The Early Bird

Catherine Cusack and Alex Palmer in Leo butler's 'The Early Bird', presented by Natural Shocks Limited. Photo: Stuart Allen

Catherine Cusack and Alex Palmer in Leo butler's 'The Early Bird', presented by Natural Shocks Limited. Photo: Stuart Allen

It’s a pleasant shock to walk into the Project Cube and find the actors already at work in Donnacadh O’Briain’s production of Leo Butler’s two-hander. Encased as they are in a clear Perspex box, primarily lit from below, and wedded with the rank smell from the fertiliser strewn about the floor, it’s impossible not to feel like a visitor at the zoo, come to observe a rare and dangerous species whose antics fascinate even as the stink they give off repels.

Debbie (Catherine Cusask) and Jack (Alex Palmer) are a couple whose daughter has… disappeared? Been abducted? Run away? You would think that the loss of a child wouldn’t need a qualification, but in Butler’s treatment of what is surely a parent’s worst nightmare, we find that it does matter. As the couple play out the spiral of accusation, excavation, and grief that has become their life, one has to wonder, if one was their child, if we too wouldn’t have left for school one day and just kept walking.

Given such high profile cases as have concerned Madaleine McCann and the Soham Two, we have found ourselves witness to the pain and frozen horror of men and women who have had their offspring robbed from their lives, and one can’t help but speculate about what happens behind closed doors. What do they talk about? Can they talk about anything but the event? Do they blame one another? Do they have sex? Is their relationship completely destroyed? Butler’s piece isn’t really interested in these questions, and gives us an artful, if distant, portrayal of a psyche of a couple rather than imagining their reality. This is not a kitchen sink play — it’s about the stuff in the drains.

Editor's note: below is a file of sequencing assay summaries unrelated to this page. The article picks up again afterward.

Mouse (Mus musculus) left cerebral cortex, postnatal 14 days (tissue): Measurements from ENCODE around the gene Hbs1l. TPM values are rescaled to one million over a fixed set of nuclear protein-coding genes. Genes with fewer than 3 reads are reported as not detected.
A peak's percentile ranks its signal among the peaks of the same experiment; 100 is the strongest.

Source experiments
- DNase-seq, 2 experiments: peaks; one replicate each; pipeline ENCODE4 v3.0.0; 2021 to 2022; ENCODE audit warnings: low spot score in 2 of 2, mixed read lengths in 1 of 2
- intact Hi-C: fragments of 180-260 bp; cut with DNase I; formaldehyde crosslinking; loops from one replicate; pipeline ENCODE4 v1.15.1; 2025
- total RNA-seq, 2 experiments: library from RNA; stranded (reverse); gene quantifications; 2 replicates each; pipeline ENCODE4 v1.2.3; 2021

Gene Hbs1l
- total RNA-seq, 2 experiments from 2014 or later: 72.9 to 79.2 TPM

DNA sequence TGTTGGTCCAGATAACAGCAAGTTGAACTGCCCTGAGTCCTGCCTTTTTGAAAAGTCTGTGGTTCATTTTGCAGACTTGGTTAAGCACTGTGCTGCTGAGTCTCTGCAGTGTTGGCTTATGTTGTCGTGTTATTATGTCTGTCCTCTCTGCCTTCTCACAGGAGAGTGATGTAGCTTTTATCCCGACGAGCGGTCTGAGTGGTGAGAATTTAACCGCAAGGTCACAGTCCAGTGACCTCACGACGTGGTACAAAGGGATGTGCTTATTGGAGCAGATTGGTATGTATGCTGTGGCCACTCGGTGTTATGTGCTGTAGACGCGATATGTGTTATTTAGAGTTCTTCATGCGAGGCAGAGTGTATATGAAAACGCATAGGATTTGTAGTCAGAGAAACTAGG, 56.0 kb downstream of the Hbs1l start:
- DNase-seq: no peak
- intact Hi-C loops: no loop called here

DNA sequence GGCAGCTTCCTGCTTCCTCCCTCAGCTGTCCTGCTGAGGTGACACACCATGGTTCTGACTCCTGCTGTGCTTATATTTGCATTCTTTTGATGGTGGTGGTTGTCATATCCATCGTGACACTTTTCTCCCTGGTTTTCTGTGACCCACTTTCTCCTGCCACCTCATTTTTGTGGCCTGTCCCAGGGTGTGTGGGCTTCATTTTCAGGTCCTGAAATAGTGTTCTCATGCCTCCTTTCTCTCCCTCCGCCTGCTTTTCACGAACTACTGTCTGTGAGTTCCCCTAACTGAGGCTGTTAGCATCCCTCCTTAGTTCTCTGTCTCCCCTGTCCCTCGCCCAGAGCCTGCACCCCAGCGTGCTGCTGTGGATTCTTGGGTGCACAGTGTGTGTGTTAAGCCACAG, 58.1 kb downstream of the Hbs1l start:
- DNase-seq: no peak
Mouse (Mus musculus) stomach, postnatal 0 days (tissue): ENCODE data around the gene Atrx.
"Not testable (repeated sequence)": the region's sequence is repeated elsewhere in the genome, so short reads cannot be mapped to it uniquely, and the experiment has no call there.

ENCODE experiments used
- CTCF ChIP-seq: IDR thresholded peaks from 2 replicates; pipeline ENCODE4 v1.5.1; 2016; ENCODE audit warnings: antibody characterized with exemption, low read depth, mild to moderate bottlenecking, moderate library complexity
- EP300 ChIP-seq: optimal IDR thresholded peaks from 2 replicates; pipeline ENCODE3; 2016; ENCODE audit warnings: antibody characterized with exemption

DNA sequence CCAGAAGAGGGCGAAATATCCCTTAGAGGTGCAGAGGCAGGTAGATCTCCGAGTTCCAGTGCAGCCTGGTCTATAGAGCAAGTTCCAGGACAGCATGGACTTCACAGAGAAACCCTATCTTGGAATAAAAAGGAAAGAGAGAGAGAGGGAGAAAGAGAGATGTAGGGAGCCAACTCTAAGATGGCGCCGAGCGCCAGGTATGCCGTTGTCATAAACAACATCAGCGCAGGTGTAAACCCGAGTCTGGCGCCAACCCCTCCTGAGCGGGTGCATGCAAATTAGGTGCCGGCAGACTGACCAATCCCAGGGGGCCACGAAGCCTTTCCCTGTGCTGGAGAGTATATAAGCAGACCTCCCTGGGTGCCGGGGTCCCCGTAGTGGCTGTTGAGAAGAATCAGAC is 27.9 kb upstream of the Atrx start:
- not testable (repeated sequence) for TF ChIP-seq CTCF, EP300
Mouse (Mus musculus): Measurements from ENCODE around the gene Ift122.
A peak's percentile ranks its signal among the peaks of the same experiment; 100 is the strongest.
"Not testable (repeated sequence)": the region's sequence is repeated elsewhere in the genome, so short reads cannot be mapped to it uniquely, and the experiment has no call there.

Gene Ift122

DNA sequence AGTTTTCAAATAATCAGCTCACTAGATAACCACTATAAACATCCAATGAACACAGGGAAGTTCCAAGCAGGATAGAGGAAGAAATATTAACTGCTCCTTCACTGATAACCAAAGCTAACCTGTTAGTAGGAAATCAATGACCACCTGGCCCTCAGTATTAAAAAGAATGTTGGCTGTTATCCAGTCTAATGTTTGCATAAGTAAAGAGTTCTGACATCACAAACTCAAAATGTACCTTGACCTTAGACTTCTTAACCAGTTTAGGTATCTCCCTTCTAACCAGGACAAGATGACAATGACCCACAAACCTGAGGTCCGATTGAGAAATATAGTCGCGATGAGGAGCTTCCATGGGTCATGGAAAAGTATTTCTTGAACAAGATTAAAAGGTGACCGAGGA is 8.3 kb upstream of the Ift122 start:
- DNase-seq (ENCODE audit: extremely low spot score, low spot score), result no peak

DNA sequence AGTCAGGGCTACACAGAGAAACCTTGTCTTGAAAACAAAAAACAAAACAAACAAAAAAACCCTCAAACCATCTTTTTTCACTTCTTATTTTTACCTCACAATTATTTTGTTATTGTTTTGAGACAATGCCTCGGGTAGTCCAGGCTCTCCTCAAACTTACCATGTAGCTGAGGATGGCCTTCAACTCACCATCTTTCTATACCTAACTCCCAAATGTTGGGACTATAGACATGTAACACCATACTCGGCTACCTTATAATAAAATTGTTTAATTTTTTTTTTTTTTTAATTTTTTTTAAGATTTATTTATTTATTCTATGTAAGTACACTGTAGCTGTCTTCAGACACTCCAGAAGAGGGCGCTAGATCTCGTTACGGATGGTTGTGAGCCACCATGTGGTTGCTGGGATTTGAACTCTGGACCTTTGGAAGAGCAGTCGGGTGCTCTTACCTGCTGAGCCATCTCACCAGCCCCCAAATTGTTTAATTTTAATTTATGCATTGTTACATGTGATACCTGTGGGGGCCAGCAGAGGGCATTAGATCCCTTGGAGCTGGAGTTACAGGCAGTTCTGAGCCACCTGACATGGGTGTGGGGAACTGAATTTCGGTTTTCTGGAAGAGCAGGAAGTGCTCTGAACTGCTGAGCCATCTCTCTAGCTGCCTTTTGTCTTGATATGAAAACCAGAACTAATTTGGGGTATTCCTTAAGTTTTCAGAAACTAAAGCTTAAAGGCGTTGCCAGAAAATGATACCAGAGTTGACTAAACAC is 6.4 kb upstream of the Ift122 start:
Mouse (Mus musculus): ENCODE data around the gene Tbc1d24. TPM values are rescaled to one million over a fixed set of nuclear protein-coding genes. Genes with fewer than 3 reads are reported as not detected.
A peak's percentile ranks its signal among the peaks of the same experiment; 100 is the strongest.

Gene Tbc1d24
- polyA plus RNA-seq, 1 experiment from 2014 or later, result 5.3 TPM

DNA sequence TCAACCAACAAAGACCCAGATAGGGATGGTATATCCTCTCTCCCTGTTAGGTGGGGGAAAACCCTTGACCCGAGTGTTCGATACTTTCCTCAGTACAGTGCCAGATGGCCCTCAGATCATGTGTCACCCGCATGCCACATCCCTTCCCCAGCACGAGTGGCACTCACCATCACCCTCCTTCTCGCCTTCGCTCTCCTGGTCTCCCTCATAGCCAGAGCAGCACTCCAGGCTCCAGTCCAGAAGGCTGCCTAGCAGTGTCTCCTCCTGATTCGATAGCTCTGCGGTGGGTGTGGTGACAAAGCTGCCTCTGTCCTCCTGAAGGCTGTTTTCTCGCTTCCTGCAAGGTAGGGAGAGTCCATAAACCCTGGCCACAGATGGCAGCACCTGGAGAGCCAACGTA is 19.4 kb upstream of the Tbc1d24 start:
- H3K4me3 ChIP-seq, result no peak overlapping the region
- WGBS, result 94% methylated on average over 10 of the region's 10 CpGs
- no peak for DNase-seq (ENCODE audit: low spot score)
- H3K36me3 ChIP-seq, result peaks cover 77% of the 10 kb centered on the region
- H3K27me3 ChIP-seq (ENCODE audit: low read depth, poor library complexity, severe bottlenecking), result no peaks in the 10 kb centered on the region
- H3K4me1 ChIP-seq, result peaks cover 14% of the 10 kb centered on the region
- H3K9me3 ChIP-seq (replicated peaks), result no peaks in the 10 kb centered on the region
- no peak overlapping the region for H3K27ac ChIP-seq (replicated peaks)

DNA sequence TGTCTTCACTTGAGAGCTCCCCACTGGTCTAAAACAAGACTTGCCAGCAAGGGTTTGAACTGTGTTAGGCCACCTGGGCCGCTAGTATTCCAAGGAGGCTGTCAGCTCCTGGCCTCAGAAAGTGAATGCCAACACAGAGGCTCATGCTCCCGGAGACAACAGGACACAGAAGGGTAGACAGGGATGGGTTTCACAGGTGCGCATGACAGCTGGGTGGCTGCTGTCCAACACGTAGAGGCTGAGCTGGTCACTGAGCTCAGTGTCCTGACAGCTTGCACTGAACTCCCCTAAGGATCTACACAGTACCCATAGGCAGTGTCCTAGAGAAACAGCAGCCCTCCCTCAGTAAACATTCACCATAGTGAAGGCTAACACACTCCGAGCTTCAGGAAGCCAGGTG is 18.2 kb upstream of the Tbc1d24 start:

O’Briain directs his actors to perform a dumbshow for us as we sit and wait for the rest of the audience to seat themselves, a repertoire of actions and reactions that carry over into the spoken part of the piece. Over 'The Early Bird' presented by Natural Shocks Limited at Project.and over, the couple come together, whether to dance and kiss, or to tumble about laughing, or for one to push the other away, and we get an excellent sense of the rhythm that their life has taken on —or maybe 'existence' is more apt. Debbie relentlessly narrates the sequence of events of the fateful morning, from what Kimberly ate to what was on the telly, to the fact that she herself had forgotten to observe daylight savings time. Anything and everything becomes totemic, from Jack’s unusually early leave taking, to the argument about the umbrella that Debbie wants her daughter to carry.

Jack insists that his departure wasn’t any earlier than usual, and that, in fact, his wife and daughter’s scuffling about umbrellas and Christ knows almost made him late. He’s a fastidious fellow, who lays out the next-day’s clothes the night before, and yet he is all alpha male, who is horrified that his daughter has actually come out of his wife’s vagina, a cut-up vagina at that. He is equally rather disgusted by his daughter, who he terms retarded, and fat, and blames Debbie for all of that. If only the obstetrician hadn’t needed to use the forceps on his baby’s head, then she wouldn’t be so stupid. If only his wife’s gash had been bigger, they wouldn’t have had to pry his daughter out of the birth canal.